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Research Spotlight: Harmony Yersin

October 30, 2013

Research Spotlight: Harmony Yersin

In recent years, human population near habitats where wild chimpanzees live have been increasing. One consequence is the illegal setting of snares hidden in the forests to catch animals. The chimpanzees are not targeted by poachers, but they are sometimes accidentally caught in the snares. Most survive, but they will suffer lifelong consequences. It is estimated that one third of chimpanzees in Budongo Forest, Uganda, suffer from health problems due to snare injuries.

Various studies have already been conducted on the problem of snaring in Budongo Forest. In this study, I will focus on the relation between snare injuries and female reproductive success by focussing on three aspects that have received comparably little attention so far: (a) behavioural differences in infant care of snared and healthy mothers, (b) differences in intestinal parasite load of snared and healthy mothers and (c) predisposition of contracting human diseases.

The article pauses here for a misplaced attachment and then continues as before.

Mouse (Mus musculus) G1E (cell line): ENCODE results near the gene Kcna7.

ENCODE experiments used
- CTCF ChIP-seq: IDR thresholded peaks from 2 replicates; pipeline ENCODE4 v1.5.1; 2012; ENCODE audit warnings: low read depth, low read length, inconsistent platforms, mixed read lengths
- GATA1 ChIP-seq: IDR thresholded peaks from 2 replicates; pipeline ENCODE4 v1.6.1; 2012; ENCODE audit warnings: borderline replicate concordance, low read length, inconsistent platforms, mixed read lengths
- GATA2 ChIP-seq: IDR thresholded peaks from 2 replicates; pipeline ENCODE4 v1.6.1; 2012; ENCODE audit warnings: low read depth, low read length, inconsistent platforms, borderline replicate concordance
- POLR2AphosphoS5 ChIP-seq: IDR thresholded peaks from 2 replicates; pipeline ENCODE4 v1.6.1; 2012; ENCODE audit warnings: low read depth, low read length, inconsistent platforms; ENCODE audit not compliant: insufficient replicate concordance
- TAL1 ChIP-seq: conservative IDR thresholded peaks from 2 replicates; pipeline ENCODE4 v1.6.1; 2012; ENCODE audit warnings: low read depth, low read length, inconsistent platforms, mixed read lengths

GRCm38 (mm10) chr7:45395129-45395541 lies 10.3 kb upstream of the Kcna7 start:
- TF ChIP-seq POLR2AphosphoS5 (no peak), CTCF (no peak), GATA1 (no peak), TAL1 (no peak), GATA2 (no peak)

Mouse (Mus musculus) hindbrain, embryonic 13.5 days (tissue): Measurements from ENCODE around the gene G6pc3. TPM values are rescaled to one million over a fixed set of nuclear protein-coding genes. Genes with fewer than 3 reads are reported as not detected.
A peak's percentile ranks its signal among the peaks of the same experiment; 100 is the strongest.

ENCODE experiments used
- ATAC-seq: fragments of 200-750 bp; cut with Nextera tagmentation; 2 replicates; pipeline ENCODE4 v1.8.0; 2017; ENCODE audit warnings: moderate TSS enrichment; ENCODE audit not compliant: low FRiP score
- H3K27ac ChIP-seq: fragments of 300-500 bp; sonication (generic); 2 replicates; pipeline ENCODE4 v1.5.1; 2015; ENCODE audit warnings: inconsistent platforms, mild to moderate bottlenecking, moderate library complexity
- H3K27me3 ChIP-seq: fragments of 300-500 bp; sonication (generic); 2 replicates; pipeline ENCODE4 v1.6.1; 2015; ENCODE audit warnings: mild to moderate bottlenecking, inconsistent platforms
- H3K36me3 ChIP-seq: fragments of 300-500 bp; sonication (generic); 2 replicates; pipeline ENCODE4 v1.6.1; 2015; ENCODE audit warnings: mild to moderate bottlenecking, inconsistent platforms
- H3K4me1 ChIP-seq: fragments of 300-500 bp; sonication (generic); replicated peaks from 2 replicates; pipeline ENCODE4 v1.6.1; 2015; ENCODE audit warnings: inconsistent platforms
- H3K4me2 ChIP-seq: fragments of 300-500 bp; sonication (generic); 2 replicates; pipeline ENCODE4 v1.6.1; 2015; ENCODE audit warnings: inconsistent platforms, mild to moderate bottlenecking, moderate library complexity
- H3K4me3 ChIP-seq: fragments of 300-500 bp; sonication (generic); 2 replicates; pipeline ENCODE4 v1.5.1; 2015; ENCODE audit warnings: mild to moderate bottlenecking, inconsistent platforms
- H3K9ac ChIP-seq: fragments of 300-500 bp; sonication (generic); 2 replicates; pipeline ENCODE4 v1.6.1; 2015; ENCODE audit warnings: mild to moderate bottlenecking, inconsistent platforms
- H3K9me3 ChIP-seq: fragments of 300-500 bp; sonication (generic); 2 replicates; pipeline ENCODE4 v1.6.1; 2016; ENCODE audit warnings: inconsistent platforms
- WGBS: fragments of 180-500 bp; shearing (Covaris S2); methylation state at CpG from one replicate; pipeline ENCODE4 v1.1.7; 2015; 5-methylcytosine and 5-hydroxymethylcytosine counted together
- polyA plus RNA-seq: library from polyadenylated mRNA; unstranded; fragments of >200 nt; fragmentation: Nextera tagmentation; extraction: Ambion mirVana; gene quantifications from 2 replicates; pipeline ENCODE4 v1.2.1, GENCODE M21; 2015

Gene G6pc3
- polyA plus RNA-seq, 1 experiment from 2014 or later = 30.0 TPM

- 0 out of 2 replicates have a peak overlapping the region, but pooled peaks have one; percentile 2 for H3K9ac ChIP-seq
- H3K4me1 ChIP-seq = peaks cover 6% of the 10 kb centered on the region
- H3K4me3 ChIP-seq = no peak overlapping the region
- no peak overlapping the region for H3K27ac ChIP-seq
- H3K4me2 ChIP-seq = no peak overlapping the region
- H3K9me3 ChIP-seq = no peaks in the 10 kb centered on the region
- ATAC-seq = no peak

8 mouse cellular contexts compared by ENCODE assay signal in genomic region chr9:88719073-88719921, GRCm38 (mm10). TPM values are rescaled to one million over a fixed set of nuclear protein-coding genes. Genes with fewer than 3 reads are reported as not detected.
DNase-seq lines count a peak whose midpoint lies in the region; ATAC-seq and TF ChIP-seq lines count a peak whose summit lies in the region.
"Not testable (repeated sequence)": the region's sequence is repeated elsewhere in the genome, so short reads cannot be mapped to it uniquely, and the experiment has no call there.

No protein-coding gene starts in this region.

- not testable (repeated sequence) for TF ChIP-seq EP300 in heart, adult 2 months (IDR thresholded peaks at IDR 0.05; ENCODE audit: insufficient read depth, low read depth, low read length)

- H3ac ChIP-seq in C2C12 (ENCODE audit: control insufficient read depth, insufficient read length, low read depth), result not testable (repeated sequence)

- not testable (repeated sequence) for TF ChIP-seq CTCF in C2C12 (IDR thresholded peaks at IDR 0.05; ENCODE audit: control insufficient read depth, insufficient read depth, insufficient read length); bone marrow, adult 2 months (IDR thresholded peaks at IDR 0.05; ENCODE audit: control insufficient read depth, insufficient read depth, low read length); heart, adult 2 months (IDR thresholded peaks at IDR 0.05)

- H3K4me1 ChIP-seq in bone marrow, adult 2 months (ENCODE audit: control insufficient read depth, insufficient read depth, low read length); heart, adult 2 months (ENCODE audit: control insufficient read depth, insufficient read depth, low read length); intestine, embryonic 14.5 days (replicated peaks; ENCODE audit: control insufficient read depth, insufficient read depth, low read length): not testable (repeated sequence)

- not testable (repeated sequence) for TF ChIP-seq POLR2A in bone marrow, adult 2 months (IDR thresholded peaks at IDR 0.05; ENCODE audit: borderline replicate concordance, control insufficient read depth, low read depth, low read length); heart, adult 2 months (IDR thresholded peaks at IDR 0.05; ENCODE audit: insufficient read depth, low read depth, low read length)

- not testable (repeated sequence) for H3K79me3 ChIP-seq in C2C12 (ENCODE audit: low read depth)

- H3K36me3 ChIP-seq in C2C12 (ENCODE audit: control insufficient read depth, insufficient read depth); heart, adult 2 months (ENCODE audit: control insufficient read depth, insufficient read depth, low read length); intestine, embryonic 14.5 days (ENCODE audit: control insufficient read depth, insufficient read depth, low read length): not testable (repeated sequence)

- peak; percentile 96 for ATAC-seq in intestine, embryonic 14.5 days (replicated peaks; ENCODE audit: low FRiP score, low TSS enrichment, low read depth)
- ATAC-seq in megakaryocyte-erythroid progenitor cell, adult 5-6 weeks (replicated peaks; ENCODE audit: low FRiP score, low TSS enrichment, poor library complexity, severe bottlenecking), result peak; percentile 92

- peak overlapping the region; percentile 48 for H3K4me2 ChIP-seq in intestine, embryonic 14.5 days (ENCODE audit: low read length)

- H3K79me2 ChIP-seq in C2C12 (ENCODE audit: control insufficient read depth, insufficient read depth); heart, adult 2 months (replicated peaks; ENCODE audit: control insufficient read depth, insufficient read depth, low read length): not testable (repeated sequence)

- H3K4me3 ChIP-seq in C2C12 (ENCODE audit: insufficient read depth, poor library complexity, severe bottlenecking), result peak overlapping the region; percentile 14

History Of Budongo

The BCFS was founded by Dr Vernon Reynolds in 1990. At that time it was called the Budongo Forest Project.

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Where is Budongo

The Budongo Forest is a moist, semi-deciduous tropical rain forest located at the top of the Albertine Rift in Uganda.

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